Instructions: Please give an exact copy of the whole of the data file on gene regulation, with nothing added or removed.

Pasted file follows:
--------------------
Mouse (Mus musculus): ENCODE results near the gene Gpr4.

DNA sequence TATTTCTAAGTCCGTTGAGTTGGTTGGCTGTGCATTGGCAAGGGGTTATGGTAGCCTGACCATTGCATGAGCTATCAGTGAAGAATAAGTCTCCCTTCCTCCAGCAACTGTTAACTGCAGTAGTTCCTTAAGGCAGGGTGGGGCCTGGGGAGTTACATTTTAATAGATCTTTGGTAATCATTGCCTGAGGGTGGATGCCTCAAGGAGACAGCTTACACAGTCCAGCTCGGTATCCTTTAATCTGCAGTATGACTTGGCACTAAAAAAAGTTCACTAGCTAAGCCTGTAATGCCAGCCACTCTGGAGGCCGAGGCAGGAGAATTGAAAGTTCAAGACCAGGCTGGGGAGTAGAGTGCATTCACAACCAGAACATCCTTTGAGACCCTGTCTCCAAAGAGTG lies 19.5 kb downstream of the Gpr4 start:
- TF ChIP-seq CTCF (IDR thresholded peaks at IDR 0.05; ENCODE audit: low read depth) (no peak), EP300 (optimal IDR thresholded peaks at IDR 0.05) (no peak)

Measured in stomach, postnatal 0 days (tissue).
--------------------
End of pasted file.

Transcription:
Mouse (Mus musculus): ENCODE results near the gene Gpr4.

DNA sequence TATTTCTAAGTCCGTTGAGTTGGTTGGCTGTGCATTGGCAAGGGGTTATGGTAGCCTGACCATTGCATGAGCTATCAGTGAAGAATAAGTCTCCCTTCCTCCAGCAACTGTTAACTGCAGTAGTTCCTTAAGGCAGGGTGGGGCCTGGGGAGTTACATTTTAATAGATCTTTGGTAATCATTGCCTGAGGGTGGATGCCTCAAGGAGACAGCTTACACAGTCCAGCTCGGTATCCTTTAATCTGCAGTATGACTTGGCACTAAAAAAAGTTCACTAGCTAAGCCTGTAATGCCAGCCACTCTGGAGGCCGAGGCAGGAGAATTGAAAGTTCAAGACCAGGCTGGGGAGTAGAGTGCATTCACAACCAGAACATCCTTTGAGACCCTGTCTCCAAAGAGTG lies 19.5 kb downstream of the Gpr4 start:
- TF ChIP-seq CTCF (IDR thresholded peaks at IDR 0.05; ENCODE audit: low read depth) (no peak), EP300 (optimal IDR thresholded peaks at IDR 0.05) (no peak)

Measured in stomach, postnatal 0 days (tissue).